• 1.
    Vendetta...The Big Getback [Inst...
  • 2.
    Buck Whylin'
  • 3.
    Homey Don't Play Dat
  • 4.
    Juvenile Delinquintz
  • 5.
    The Blues
  • 6.
    Back To the Scene of the Bass
  • 7.
    Can't Take My Style [Instrumental]
  • 8.
    Wanna Be Dancin'
  • 9.
    DJ Is The Selector
  • 10.
    Run That Go-Power Thang
  • 11.
    No Further
  • 12.
    High Priest of Turbulence [Instr...
  • 13.
    Ain't Got Nuttin'

Review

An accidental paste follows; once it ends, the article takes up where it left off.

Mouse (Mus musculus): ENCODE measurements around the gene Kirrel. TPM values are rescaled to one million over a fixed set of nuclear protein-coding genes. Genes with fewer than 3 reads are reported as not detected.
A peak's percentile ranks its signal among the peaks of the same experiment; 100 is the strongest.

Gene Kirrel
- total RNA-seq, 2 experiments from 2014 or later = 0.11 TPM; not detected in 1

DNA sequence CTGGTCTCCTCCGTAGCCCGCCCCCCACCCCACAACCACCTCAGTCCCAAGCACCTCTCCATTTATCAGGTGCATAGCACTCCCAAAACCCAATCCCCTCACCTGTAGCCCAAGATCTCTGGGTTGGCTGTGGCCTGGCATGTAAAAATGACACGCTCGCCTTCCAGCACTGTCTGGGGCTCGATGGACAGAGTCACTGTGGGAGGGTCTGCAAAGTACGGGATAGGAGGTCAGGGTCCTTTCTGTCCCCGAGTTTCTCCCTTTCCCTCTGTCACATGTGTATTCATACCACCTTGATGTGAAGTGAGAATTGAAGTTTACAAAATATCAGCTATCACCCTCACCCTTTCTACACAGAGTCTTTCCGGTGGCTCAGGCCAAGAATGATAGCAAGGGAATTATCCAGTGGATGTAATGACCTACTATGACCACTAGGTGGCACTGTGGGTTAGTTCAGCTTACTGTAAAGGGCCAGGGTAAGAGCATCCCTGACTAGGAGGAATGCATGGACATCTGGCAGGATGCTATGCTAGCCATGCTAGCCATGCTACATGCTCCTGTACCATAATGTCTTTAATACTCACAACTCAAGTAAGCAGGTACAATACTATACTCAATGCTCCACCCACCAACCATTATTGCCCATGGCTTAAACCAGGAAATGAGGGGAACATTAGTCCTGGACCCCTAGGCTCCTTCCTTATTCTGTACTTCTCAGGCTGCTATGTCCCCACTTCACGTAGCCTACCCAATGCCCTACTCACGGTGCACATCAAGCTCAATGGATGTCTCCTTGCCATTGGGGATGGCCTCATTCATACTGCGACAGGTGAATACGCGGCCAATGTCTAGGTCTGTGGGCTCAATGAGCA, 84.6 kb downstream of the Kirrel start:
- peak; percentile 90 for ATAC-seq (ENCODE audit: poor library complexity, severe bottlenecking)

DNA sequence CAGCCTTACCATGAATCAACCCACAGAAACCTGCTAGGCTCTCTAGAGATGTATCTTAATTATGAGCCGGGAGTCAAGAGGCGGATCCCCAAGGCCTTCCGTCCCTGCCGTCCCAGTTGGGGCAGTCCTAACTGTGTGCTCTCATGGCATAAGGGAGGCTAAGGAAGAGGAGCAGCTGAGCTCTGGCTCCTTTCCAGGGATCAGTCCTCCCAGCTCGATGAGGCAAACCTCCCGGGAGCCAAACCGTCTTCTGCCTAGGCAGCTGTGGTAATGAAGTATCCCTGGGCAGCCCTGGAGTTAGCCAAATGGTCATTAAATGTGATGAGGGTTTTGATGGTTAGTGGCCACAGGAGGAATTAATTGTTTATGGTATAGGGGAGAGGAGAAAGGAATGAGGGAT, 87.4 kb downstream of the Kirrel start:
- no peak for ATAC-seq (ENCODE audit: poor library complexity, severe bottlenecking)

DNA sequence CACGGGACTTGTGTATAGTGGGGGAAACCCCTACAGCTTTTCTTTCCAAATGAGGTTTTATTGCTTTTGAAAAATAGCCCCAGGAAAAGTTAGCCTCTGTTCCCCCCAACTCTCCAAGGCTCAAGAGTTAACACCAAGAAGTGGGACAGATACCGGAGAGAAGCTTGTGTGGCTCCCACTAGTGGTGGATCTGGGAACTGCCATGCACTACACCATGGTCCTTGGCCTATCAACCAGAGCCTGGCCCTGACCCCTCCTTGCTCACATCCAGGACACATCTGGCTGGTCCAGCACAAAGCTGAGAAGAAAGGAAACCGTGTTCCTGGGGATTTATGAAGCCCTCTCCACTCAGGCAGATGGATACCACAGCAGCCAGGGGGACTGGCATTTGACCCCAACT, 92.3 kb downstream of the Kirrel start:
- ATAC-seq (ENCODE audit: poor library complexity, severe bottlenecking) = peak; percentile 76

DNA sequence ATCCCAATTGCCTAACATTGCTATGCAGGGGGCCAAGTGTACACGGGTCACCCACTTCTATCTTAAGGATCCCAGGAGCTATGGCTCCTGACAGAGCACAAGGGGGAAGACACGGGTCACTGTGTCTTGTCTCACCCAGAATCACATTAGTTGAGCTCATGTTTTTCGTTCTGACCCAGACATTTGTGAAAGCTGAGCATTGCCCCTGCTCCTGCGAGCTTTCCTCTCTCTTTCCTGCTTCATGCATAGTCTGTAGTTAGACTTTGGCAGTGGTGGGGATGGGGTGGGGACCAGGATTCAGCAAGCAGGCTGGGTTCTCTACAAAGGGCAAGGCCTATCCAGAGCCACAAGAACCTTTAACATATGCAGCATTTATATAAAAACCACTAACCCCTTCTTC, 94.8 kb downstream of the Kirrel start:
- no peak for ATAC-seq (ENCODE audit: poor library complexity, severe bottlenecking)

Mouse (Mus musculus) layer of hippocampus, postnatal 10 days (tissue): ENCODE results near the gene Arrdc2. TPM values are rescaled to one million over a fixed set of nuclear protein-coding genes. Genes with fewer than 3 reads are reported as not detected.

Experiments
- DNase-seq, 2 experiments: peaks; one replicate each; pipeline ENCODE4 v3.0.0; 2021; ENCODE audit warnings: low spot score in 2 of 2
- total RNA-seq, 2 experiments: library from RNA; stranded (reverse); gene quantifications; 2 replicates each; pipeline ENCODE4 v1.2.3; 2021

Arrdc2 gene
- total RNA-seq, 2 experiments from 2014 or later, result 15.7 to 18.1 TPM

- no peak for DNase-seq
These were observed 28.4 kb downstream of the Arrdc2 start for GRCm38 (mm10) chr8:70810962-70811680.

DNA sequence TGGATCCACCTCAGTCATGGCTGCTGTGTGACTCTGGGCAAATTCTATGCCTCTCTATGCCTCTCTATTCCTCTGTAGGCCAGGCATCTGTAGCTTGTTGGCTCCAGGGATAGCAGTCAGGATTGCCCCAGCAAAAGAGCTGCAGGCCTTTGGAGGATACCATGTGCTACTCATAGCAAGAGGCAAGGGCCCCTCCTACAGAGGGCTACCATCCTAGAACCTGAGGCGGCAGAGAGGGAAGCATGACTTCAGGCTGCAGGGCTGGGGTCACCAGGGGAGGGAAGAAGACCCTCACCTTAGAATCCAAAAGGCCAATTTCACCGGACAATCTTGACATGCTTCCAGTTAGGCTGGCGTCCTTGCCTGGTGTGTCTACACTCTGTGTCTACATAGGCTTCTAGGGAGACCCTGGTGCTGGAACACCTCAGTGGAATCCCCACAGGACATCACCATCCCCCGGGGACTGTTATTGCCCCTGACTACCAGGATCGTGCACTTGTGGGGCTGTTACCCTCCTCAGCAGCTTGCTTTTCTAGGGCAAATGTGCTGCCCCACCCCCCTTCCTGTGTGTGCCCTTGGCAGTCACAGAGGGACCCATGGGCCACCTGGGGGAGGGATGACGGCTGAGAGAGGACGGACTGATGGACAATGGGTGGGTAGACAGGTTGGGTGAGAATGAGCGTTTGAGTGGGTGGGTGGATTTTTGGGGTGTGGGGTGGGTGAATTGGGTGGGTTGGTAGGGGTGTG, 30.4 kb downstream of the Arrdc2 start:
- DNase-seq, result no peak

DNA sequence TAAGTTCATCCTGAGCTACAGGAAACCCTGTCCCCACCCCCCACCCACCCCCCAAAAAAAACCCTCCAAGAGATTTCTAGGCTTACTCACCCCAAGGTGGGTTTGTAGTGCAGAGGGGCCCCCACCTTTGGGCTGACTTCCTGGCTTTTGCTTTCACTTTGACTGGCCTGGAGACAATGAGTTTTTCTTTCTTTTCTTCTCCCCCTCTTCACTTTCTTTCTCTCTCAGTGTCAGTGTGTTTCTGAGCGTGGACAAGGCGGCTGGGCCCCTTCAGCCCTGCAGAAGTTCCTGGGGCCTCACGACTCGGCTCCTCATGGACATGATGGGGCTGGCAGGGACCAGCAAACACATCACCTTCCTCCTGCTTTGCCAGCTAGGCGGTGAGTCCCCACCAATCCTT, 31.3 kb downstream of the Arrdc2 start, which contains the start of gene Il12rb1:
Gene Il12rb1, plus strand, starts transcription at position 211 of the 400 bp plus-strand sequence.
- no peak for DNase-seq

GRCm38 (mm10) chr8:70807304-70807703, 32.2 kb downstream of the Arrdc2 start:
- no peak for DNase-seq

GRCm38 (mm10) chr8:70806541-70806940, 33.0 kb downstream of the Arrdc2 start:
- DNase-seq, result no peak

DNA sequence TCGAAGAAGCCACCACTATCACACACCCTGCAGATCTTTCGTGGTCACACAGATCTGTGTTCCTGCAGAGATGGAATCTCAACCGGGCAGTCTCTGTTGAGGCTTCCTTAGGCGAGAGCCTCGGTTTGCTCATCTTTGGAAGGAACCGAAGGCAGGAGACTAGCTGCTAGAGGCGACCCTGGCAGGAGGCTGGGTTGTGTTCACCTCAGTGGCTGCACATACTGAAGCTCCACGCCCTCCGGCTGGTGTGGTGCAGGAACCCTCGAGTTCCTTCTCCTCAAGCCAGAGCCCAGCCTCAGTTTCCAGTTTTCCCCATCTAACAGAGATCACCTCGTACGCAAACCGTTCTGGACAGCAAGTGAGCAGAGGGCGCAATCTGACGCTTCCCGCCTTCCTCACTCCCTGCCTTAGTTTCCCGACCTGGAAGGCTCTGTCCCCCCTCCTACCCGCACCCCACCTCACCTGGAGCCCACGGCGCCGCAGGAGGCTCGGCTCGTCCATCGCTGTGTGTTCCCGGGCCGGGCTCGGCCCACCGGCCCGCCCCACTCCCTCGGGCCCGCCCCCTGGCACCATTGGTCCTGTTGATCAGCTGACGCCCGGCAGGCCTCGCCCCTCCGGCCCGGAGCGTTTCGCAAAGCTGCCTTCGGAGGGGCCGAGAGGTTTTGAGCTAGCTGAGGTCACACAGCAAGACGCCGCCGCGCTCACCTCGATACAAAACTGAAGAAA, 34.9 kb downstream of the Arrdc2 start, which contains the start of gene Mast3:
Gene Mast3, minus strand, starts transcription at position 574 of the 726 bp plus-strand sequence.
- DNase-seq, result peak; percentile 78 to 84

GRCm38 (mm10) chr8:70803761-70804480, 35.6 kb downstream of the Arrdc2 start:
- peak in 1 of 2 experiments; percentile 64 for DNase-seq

For hardcore Public Enemy fans, the release of Terminator X's debut solo album, Terminator X & the Valley of the Jeep Beets, in 1991 was a major event. Terminator X, of course, is best-known for his work as Public Enemy's DJ; his cutting and scratching added a lot to five-star albums like Fear of a Black Planet and It Takes a Nation of Millions to Hold Us Back, and he has a well-deserved reputation for being one of hip-hop's most creative turntable manipulators. When you're talking about great hip-hop DJs, Terminator's name deserves to be mentioned along with the likes of Grandmaster Flash, Jam Master Jay, Cut Creator, and the seminal Kool DJ Herc. Not surprisingly, Public Enemy's influence is quite strong on this album, and yet Terminator X & the Valley of the Jeep Beets is hardly a carbon copy of PE's releases. Public Enemy leader Chuck D has a cameo on "Buck Whylin'," but ultimately this album is about Terminator's skills as a DJ/producer. Various rappers are featured -- including Juvenile Delinquintz, Andreas 13, the Interrogators, and the controversial Sister Souljah -- and the album detours into R&B singing when Section 8 is employed on "No Further." Overall, the raps are decent without being remarkable; most of the rapping isn't on a par with what Chuck D and Flavor Flav gave us on PE gems like "Fight the Power" and "Don't Believe the Hype." Terminator's turntable skills are what, more than anything, make this CD worth the price of admission. Even if a particular rap is merely adequate, Terminator maintains one's attention with his consistently imaginative deejaying. Not perfect but generally enjoyable, Terminator X & the Valley of the Jeep Beets is worth checking out if you're an admirer of his work with Public Enemy. ~ Alex Henderson, Rovi

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